X, who was in Really Big Trouble with her parents over her progress-report grade, has been working steadily to complete her remaining Latin work. When I updated her grade again, it was back in regular X territory, a solid and well-deserved A. X came by right after school on Wednesday to pick up an updated progress report, and she was as happy – and grateful – as I’ve ever seen her. “Thank you so much,” she said. “I really enjoyed your class, and you’re a wonderful teacher.” Then she and a friend started talking about their weekend plans, and I teased them that, if they ended up in a situation with One Phone Call, their Wonderful Teacher would not be helping them with bail money.
We all laughed at that.
It wasn’t an easy year – for X, for her friends and classmates, for me, for my colleagues, for anyone. So X’s affirmation was especially meaningful. So intelligent and capable, X hasn’t ever been challenged in the classroom before; it took some time for her to apply her athletic mindset of growth and improvement to an area where she’d never needed that before. But in the past few days and weeks, I’ve seen signs of the amazing, capable, focused person she’s becoming, the person she’s always been inside.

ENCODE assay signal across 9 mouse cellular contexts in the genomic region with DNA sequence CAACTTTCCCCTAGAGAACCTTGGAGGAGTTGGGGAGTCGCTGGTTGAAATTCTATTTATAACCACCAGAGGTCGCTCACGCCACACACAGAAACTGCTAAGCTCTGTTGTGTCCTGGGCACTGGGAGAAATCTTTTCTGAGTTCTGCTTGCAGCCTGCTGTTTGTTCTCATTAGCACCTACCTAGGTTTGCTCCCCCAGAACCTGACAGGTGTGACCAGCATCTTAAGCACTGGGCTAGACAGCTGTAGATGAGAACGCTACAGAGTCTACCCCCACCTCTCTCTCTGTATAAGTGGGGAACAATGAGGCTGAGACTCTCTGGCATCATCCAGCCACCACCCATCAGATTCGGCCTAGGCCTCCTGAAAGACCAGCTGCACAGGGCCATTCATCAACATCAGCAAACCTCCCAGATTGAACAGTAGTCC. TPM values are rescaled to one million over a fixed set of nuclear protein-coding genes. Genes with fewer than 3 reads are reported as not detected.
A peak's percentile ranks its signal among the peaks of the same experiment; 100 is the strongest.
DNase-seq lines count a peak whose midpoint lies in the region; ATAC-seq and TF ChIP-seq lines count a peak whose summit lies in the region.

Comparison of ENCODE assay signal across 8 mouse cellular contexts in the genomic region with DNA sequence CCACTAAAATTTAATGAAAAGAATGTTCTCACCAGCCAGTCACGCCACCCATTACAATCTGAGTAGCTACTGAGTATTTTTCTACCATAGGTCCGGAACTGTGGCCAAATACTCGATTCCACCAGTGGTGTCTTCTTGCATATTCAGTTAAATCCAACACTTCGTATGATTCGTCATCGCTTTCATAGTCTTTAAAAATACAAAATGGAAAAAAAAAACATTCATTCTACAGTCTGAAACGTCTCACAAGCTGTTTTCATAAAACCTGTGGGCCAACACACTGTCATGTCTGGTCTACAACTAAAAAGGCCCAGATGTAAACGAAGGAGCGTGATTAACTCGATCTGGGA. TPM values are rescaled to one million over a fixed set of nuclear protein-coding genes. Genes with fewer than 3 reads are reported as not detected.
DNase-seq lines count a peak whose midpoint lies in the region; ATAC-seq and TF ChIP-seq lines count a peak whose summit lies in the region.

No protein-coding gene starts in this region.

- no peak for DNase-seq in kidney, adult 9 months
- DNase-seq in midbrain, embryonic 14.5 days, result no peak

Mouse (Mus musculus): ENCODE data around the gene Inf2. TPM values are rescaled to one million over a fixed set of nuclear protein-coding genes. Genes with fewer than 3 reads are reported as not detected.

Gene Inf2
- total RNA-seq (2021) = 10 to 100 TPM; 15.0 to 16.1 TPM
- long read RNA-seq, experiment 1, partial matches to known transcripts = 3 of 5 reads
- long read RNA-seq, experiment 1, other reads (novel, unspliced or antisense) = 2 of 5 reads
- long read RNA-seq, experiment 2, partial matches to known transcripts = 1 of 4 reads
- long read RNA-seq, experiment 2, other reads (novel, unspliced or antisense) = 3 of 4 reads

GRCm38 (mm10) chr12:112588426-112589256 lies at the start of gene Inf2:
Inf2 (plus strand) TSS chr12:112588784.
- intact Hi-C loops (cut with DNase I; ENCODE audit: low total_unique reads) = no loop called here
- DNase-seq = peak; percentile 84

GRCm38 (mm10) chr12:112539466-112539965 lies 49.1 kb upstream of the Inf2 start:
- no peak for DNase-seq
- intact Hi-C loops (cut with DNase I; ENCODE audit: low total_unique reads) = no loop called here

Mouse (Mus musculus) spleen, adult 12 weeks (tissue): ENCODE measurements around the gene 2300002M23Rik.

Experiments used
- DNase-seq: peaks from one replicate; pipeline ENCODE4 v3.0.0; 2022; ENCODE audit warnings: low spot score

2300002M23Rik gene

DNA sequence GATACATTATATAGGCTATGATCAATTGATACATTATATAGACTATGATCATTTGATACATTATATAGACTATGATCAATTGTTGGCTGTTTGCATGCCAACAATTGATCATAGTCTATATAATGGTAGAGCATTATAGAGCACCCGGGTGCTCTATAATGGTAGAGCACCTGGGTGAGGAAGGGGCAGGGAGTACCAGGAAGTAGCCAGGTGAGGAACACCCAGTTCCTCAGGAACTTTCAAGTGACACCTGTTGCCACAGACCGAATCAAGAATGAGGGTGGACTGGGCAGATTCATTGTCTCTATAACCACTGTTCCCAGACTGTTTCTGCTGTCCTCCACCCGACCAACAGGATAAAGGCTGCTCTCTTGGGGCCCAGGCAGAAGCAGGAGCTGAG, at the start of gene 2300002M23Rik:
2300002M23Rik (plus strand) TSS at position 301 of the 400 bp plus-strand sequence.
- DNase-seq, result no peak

That’s the core, the heart of what we teachers do: we help our students become who they truly are. And even though Wednesday was a long, hard day, I saw much evidence of success. There was the email conversation with D’s mom, who so desperately wants to let her daughter learn from mistakes, but is afraid the mistakes will cause lasting damage. There was the celebration when B discovered he, too, had raised his grade to a well-deserved A, and when I told N she had as well. There was the time when U, of all people, spontaneously asked for the Rotating Review station her group hadn’t completed, when she quickly grasped what needed to be done and explained it to B and M. There was the quiet, thoughtful way that U (of the Switch Incident last week) asked for permission to do something. In the afternoon, there was the celebration when M, a senior in the upper-level class, completed her Individual Response and noticed how much she’s grown as a reader and writer of Latin since we’ve known each other. After school, on our way to dance class, there was the reflective conversation with my own daughter, as we talked about teaching and schools and learning and so many other things.